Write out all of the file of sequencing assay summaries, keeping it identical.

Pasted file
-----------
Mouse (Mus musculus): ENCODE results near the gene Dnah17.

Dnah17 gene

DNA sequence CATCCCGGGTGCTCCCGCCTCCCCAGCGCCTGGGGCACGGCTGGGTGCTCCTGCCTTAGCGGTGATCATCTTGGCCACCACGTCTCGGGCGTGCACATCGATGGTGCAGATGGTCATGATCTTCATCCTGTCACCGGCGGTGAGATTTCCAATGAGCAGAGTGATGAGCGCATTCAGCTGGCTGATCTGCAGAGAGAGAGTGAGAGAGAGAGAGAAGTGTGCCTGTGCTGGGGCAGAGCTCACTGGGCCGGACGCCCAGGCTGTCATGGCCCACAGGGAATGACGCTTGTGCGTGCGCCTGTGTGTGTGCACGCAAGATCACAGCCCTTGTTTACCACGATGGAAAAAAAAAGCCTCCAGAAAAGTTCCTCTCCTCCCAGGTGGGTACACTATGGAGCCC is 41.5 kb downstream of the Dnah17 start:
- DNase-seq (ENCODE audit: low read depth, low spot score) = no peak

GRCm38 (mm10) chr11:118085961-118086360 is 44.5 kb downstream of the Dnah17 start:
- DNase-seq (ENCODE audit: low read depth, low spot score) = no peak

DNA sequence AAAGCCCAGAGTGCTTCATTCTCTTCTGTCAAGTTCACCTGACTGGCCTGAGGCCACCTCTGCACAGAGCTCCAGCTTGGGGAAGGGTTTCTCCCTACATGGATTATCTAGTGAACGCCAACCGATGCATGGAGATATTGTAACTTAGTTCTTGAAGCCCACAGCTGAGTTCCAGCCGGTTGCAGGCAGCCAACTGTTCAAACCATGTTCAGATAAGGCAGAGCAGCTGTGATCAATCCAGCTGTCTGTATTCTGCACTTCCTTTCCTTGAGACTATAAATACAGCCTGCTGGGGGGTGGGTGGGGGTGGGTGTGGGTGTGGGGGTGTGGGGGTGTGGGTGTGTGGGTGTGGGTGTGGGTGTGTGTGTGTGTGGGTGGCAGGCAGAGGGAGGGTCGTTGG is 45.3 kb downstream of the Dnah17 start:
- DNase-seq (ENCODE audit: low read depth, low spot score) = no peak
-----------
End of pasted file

Mouse (Mus musculus): ENCODE results near the gene Dnah17.

Dnah17 gene

DNA sequence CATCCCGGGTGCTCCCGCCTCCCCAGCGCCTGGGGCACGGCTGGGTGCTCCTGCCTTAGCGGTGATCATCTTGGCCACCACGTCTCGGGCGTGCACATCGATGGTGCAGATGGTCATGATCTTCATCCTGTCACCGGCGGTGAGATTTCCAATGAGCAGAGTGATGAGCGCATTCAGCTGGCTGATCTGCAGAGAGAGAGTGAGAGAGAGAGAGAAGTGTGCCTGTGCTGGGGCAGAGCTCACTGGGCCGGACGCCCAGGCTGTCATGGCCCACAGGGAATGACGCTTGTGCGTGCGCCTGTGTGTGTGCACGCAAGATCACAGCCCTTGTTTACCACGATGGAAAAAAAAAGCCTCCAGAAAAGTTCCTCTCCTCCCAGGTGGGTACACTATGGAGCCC is 41.5 kb downstream of the Dnah17 start:
- DNase-seq (ENCODE audit: low read depth, low spot score) = no peak

GRCm38 (mm10) chr11:118085961-118086360 is 44.5 kb downstream of the Dnah17 start:
- DNase-seq (ENCODE audit: low read depth, low spot score) = no peak

DNA sequence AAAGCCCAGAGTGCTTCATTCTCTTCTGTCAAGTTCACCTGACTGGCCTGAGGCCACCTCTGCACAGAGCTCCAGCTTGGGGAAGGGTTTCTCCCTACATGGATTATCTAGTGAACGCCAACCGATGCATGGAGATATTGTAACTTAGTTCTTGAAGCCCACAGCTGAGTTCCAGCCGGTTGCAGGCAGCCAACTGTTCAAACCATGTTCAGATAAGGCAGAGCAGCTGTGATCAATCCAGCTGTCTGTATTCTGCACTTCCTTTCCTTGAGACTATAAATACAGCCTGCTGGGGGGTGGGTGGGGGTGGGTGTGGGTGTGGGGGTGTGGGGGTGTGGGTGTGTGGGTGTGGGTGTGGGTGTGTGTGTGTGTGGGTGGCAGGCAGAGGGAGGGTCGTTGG is 45.3 kb downstream of the Dnah17 start:
- DNase-seq (ENCODE audit: low read depth, low spot score) = no peak